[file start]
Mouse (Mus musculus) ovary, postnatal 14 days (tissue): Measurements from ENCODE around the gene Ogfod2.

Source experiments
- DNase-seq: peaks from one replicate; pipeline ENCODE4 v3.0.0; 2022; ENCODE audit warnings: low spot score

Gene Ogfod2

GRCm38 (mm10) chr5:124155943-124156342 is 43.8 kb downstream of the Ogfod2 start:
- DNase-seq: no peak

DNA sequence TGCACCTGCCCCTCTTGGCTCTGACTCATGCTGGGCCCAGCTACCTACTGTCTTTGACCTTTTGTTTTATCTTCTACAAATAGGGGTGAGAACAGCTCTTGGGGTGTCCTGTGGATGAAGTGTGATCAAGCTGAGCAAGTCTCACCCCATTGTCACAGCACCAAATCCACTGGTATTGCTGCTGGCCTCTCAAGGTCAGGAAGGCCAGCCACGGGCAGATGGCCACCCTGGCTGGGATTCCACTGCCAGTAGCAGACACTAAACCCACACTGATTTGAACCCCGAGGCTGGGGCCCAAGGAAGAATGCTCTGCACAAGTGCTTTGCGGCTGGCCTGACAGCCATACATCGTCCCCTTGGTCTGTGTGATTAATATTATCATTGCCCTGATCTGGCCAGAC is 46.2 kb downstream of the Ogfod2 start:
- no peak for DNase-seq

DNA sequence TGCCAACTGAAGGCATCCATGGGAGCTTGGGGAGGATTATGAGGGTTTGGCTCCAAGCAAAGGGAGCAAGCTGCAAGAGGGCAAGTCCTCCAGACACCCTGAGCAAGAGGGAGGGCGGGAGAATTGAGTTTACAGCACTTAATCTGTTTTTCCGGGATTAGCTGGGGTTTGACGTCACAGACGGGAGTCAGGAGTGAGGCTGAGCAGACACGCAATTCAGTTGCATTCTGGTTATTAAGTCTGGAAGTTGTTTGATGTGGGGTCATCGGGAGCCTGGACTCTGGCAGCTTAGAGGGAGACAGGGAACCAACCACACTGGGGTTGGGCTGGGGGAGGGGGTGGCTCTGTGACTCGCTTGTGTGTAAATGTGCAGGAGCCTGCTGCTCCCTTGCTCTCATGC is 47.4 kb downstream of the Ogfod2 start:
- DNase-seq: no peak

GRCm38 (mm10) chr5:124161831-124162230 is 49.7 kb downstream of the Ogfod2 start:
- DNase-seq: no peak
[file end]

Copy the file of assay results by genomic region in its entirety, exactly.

Mouse (Mus musculus) ovary, postnatal 14 days (tissue): Measurements from ENCODE around the gene Ogfod2.

Source experiments
- DNase-seq: peaks from one replicate; pipeline ENCODE4 v3.0.0; 2022; ENCODE audit warnings: low spot score

Gene Ogfod2

GRCm38 (mm10) chr5:124155943-124156342 is 43.8 kb downstream of the Ogfod2 start:
- DNase-seq: no peak

DNA sequence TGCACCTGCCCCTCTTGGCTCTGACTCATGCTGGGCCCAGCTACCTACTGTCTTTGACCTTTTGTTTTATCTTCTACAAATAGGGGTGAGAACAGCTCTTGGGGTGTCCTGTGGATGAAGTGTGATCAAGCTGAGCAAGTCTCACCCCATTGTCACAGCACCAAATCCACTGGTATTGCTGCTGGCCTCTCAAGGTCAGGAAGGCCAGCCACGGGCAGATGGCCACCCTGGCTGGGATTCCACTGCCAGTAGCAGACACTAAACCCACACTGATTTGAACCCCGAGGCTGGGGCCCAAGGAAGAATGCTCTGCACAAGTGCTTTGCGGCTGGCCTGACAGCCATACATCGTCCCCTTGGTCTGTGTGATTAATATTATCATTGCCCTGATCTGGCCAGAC is 46.2 kb downstream of the Ogfod2 start:
- no peak for DNase-seq

DNA sequence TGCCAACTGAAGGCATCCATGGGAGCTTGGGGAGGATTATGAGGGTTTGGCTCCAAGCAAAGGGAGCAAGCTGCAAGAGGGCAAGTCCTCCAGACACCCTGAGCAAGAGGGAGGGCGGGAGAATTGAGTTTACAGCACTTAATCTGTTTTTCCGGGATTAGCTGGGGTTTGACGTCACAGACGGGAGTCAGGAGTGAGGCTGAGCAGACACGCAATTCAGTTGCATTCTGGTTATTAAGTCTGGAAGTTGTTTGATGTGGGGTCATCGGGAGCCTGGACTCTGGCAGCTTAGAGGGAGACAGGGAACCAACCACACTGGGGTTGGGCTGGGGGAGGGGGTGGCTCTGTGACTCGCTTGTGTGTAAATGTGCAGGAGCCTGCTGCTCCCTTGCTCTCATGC is 47.4 kb downstream of the Ogfod2 start:
- DNase-seq: no peak

GRCm38 (mm10) chr5:124161831-124162230 is 49.7 kb downstream of the Ogfod2 start:
- DNase-seq: no peak